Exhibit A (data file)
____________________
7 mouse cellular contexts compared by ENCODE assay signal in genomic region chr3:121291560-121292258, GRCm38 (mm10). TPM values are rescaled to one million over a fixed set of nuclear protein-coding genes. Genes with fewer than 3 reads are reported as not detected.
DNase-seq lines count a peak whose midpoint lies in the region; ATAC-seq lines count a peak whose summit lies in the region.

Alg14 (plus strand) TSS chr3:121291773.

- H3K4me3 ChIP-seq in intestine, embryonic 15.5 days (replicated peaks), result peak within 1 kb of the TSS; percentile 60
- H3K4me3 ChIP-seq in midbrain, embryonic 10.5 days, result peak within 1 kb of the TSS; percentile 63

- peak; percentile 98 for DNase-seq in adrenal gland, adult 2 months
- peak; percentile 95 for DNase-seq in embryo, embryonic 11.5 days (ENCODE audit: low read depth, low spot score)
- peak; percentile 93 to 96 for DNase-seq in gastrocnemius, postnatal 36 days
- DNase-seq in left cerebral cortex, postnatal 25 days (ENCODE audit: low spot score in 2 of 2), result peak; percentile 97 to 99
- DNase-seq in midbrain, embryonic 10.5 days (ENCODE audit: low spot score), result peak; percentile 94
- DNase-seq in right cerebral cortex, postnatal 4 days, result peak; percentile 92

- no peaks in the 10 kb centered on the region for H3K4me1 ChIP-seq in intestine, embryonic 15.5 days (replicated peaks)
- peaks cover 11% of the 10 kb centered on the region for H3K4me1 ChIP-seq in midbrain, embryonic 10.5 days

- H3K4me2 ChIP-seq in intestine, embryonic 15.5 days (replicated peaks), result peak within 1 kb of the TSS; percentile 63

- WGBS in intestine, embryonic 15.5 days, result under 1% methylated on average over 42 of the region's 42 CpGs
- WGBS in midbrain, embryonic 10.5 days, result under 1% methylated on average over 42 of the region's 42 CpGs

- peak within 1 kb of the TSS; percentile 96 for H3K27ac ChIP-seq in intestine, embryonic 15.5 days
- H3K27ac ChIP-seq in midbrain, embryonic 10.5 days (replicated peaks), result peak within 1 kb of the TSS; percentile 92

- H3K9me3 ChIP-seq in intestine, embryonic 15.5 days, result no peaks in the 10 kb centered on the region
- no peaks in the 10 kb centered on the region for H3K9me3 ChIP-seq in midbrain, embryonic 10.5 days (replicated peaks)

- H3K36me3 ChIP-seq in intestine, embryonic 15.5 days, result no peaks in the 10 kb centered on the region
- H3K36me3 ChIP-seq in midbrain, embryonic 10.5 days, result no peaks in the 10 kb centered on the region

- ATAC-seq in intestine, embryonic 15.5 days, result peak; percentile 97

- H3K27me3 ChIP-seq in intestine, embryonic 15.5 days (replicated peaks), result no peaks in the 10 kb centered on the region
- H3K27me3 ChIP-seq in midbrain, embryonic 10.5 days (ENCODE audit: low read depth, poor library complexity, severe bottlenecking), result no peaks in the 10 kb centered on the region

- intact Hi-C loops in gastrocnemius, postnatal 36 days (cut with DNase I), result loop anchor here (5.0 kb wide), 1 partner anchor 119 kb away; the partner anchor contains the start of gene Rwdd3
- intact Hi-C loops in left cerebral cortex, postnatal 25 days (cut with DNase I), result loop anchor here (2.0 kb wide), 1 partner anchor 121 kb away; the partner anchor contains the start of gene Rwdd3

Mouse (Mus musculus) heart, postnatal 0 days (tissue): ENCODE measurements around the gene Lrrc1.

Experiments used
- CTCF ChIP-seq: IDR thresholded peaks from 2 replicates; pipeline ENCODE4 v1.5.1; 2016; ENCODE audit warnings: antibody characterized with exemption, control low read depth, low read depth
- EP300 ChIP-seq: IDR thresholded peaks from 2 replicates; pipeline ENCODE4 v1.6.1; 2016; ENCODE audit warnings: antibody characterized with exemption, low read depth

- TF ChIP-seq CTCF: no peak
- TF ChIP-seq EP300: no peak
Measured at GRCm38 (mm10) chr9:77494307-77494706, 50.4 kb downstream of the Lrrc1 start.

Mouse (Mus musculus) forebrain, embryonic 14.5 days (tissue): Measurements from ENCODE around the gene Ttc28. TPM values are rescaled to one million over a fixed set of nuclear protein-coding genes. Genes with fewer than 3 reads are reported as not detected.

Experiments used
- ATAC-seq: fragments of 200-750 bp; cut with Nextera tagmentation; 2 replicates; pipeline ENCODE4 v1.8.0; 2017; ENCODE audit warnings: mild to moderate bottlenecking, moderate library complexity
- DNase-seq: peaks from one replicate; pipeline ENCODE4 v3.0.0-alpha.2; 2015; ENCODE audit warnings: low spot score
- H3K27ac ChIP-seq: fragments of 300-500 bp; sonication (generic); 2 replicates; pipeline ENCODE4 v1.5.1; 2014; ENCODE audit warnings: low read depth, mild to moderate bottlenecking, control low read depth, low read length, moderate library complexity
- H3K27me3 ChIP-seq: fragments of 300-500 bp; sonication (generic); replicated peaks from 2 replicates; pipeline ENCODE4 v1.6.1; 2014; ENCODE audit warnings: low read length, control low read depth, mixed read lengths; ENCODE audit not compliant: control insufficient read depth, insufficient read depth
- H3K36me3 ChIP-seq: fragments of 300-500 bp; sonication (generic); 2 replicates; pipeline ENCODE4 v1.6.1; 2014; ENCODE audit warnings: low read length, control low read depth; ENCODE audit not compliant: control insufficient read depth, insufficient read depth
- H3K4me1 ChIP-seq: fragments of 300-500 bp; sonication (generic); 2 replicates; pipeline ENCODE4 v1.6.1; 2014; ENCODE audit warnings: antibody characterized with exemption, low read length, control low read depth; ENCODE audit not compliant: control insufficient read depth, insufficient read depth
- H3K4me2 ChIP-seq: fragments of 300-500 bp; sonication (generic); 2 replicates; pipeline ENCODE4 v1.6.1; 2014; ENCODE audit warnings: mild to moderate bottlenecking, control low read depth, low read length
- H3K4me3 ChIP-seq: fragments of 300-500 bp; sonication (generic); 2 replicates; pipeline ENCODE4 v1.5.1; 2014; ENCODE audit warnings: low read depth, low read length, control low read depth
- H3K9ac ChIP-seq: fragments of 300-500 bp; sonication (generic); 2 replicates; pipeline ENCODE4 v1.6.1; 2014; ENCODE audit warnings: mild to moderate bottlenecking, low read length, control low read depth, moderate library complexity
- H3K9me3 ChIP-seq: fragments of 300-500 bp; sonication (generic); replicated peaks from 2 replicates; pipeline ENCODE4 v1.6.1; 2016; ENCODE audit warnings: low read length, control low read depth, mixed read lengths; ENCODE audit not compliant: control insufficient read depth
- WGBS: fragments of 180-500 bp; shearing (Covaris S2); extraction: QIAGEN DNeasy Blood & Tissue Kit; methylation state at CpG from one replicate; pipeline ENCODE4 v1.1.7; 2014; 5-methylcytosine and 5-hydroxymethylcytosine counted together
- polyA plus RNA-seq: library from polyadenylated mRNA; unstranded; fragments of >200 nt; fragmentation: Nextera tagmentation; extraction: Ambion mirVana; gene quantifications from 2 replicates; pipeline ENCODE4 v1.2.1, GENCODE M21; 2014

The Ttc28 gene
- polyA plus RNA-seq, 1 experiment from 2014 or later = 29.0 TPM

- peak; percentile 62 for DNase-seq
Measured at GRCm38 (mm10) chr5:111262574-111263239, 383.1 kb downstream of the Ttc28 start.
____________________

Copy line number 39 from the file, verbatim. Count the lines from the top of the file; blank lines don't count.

- H3K27ac ChIP-seq: fragments of 300-500 bp; sonication (generic); 2 replicates; pipeline ENCODE4 v1.5.1; 2014; ENCODE audit warnings: low read depth, mild to moderate bottlenecking, control low read depth, low read length, moderate library complexity